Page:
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Death of a Thousand Cuts
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Death of a Thousand Cuts

3.54 of 5 stars 3.54  ·  rating details  ·  65 ratings  ·  11 reviews
The first winner of the Mary Higgins Clark Award, Barbara D'Amato has been widely praised for her engrossing novels of crime and suspense. Now she opens the case file on a singularly savage murder, set in a uniquely disturbing setting.

The Hawthorne House School for the Treatment of Autistic Children was once known for its pioneering educational approach and remarkable succ
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Hardcover, 352 pages
Published June 1st 2004 by Forge Books
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Sabrina (:
In Death of a Thousand Cuts by Barbara D’Amato, The Hawthorne House is open for a reunion fifteen years after it was closed down. The Hawthorne House for the Treatment of Autistic Children was known for its approach in treating children with autism. The staff and former patients have returned for the first ever reunion. Some had returned because they chose to and others returned because they were told it would help to be reminded. All is well until the next day the founder of Hawthorne House, D ...more
Andrea
This crime novel was similar to Eye Contact in that the investigation has to involve autistic witnesses. The parts I enjoyed most about this book were how the author used the point-of-view of the autistic characters to point out the flaws we have in our societal expectations. We often try to teach others how to "behave" socially, but rarely follow those practices in the ways we wish others would.
Linda Goldstein
This book kept my interest throughout. I could put it down, then pick it back up & get right back into it. I liked the different points of view. The problem posed of a detective trying to determine how to interpret statements made by the suspects, both autistic students and psychiatric professionals, was a nice twist for a police procedural.
LJ
DEATH OF A THOUSAND CUTS (Police Procedural) – VG
Barbara D’Amato – 19th Book
Forge, 2004 - Hardcover
During a reunion weekend, famed doctor and author, Dr. Jay Schermerhorn, if found brutally murdered in the basement of Hawthorne House, once a home and treatment center for autistic children. Chicago Detectives Emily Folkestone and Oliver Parks must quickly find the killer of this high-profile victim among the former staff, doctors, family and patients.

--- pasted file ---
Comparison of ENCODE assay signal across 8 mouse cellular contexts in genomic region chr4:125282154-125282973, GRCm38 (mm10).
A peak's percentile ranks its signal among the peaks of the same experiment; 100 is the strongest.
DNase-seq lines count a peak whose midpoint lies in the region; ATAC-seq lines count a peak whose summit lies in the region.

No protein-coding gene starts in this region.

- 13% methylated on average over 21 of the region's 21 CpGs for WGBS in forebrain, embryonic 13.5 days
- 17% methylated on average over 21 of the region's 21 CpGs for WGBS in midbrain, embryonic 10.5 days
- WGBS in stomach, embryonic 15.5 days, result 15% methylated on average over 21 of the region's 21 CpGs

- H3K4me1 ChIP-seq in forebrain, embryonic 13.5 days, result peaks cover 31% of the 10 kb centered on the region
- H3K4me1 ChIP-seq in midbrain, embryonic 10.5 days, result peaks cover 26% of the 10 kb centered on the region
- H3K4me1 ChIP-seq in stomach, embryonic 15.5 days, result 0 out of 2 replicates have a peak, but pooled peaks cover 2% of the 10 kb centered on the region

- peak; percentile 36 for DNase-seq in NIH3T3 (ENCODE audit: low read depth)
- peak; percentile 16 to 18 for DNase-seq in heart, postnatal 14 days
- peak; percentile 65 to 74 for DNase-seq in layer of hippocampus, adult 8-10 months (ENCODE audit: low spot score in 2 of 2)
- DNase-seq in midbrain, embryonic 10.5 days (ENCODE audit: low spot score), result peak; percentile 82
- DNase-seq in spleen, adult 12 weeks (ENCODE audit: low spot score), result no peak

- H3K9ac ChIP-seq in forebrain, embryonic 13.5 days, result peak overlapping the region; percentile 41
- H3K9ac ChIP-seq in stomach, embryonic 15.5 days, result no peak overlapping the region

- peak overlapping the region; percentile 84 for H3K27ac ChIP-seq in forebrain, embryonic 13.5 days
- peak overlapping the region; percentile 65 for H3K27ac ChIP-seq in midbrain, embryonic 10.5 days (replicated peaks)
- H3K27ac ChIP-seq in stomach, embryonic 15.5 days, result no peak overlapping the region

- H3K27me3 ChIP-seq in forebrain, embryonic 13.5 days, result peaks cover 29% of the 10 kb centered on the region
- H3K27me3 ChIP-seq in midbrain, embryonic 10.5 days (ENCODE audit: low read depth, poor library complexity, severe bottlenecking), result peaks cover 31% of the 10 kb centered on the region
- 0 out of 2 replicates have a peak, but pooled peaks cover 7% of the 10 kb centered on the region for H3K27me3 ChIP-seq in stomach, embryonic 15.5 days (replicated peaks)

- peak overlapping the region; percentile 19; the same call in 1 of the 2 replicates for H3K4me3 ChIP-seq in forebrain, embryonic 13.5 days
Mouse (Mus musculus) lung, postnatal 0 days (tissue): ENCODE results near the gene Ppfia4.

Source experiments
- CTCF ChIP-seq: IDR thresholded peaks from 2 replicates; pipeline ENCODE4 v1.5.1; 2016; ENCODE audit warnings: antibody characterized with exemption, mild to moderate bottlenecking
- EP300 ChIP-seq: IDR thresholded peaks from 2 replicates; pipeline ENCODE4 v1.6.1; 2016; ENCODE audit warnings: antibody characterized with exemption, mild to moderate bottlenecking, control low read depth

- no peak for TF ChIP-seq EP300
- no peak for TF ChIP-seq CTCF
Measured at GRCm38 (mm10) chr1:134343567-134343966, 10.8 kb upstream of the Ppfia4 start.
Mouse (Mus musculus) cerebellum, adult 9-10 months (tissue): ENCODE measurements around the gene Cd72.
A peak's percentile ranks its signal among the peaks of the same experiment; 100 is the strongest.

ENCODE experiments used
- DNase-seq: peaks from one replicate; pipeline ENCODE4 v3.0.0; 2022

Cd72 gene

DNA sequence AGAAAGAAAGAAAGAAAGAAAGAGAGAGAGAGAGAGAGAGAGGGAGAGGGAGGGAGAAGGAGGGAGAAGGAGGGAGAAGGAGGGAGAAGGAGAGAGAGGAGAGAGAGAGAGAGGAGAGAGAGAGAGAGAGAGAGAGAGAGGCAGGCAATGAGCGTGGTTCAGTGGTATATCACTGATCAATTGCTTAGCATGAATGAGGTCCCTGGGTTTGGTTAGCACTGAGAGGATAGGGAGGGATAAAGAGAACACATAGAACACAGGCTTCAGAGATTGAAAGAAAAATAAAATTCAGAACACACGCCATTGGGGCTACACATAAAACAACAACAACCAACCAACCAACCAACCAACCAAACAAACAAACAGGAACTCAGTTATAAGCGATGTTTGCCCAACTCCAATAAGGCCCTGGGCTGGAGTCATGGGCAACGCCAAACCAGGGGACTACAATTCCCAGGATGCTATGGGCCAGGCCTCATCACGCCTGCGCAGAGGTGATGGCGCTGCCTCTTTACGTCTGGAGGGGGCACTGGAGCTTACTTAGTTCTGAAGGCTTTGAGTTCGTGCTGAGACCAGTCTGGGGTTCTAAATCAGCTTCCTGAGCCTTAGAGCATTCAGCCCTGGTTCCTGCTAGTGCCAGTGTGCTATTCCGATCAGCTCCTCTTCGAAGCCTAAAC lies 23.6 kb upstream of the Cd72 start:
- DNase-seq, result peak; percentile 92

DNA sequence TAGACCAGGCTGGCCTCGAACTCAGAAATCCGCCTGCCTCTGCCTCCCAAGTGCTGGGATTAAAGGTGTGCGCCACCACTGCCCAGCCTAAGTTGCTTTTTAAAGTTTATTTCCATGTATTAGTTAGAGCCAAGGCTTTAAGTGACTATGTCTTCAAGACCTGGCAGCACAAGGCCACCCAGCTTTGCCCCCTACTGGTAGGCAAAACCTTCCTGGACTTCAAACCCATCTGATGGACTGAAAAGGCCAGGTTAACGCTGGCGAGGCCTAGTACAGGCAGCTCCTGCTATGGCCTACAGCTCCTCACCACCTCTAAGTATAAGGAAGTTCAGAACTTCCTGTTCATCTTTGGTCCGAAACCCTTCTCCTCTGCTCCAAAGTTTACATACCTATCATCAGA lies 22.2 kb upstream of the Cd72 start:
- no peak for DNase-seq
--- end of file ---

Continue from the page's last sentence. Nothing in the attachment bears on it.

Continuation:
*** Marvelous descriptions of Chicago and Hawt
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Jennifer
June 2009 COTC Book Club selection.

I actually really liked this and plan to add some more of D'Amato's books to my mental to read list. I was actually surprised to see that this is the first book featuring Emily and her partner - D'Amato wrote it such that I felt there had been previous installments and we were expected to know about the police detectives. I did see that she has a novel featuring Polly Kelly, the Chief of Detectives South, so maybe our main detecting protagonists are spin-off ch
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Marsha
A reunion at a former resident school for autistic children results in the murder of the school's founder, Dr. Jay Schermerhorn. the autistic children, now autistic adults, their parents and former staff are held for questioning. But how do the police evaluate the responses and behavior of the autistic adults? Can their answers be relied upon? And what will their parents to to protect them? These problems and more confound the police in their investigation of this high profile case.

I found the
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Renata
Thoroughly enjoyed the premise of the book and felt the characterization was well done.

I felt the story started to drag somewhat, mostly because the point of view of Detective Emily Folkestone seemed to veer into events or thoughts that I didn't feel were that relevant to the story (and I do hate to feel like my time is being wasted when reading a book). This is a minor fault of the book but I was annoyed enough to rate the rating a notch.

Ms. D'Amato does extensive background research for her b
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krin
This book was a good police procedural with an emphasis on the wide spectrum of autism behaviors. I liked how the point of view switched from former patient Jeffery Clifford who has developed ways of coping with the world to detective Emily Folkestone who learns about how autistic people behave.
Rainbow
Mar 30, 2008 Rainbow rated it 4 of 5 stars
Recommends it for: mystery fans, autistic people, anyone who hates Bruno Bettleheim
I enjoyed this book. I especially liked the portrayal of the autistic characters. There was no big "cure the defective autistic person" moment. The author must have done some research into the autistic spectrum.

It is a good mystery, with its share of red herrings and blind alleys.
Shannon Renee
Odd read for me. I grew up with autism (my older brother) and with my job as a speech therapist. So I am very hard to satisfy when reading anything with Autism. If you knew little to nothing of autism, this would be a good read.
Shonna Froebel
Liked the autism aspect.
Very good characters, didn't guess who until late in the book.
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Aka Malacai Black

Barbara D'Amato has had a checkered career, working in the distant past as an assistant surgical orderly, carpenter for stage magic illusions, assistant tiger handler, stage manager, researcher for attorneys in criminal cases, and recently sometimes teaching mystery writing to Chicago police officers.

"Writing is the greatest job of all," D'Amato says. "I get to hang around with co
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